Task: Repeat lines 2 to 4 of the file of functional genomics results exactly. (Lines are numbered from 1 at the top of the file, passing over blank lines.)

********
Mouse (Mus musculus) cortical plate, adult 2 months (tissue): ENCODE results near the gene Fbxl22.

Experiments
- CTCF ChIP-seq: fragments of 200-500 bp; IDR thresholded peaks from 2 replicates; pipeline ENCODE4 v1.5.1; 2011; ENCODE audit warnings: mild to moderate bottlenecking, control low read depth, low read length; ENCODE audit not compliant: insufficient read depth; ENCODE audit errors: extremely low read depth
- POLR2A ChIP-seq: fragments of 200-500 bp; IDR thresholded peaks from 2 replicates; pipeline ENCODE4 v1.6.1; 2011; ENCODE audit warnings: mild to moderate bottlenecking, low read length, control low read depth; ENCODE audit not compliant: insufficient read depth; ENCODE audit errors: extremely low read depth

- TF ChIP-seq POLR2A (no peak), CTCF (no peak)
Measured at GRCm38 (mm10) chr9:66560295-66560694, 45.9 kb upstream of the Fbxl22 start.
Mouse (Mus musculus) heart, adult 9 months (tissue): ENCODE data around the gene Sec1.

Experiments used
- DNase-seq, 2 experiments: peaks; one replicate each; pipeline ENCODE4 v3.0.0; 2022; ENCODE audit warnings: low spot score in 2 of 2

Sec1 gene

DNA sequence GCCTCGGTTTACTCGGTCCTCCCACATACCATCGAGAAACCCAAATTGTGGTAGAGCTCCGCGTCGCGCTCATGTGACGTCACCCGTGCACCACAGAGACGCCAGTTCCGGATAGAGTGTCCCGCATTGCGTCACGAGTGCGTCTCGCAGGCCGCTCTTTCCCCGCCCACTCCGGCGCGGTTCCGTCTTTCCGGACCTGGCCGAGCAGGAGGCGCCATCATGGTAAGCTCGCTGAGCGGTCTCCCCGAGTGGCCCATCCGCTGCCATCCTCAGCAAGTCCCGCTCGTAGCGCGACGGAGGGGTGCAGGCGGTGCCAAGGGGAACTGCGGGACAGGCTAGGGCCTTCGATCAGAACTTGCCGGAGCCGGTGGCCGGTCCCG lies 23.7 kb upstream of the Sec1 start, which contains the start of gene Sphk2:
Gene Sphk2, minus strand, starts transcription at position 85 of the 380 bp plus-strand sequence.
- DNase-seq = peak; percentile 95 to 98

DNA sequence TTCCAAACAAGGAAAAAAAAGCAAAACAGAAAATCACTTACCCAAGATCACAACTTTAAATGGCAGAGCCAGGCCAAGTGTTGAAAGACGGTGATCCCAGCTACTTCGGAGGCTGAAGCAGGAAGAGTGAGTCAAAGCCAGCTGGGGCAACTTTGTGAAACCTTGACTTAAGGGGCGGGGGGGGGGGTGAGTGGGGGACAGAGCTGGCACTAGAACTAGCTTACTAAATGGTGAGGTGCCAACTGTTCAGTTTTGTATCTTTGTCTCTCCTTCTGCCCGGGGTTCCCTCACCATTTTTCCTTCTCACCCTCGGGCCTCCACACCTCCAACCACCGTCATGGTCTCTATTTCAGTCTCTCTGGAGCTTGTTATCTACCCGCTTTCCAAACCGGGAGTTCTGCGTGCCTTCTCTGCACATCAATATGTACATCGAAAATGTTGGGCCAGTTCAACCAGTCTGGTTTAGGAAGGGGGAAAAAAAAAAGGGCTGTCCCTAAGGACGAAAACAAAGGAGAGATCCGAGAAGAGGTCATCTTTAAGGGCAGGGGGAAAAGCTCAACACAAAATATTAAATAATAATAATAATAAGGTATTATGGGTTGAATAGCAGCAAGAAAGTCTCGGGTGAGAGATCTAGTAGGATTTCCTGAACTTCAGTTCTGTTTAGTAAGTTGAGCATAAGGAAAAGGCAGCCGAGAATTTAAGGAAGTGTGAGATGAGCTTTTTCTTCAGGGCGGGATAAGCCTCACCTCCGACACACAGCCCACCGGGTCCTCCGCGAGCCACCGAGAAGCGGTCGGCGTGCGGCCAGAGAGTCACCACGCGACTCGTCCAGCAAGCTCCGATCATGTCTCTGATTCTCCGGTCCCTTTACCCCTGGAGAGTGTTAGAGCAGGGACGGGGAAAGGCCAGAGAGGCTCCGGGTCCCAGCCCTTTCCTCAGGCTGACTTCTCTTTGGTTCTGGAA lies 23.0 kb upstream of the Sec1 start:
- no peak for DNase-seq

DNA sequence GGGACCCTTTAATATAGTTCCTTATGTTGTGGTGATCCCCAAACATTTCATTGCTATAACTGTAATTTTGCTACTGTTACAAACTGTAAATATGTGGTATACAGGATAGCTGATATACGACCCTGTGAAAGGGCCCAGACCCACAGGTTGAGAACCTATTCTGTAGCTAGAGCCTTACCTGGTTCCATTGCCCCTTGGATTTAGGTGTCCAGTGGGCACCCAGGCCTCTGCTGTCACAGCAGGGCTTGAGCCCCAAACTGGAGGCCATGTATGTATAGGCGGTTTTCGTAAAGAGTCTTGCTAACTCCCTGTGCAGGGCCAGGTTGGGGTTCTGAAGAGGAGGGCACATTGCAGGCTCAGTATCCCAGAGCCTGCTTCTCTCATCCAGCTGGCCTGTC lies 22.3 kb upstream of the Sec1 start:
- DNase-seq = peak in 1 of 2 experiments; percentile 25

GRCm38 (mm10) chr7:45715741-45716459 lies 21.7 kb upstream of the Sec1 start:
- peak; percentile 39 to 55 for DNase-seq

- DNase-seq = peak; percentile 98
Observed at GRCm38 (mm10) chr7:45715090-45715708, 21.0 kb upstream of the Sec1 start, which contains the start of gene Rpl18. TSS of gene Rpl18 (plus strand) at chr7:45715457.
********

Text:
Experiments
- CTCF ChIP-seq: fragments of 200-500 bp; IDR thresholded peaks from 2 replicates; pipeline ENCODE4 v1.5.1; 2011; ENCODE audit warnings: mild to moderate bottlenecking, control low read depth, low read length; ENCODE audit not compliant: insufficient read depth; ENCODE audit errors: extremely low read depth
- POLR2A ChIP-seq: fragments of 200-500 bp; IDR thresholded peaks from 2 replicates; pipeline ENCODE4 v1.6.1; 2011; ENCODE audit warnings: mild to moderate bottlenecking, low read length, control low read depth; ENCODE audit not compliant: insufficient read depth; ENCODE audit errors: extremely low read depth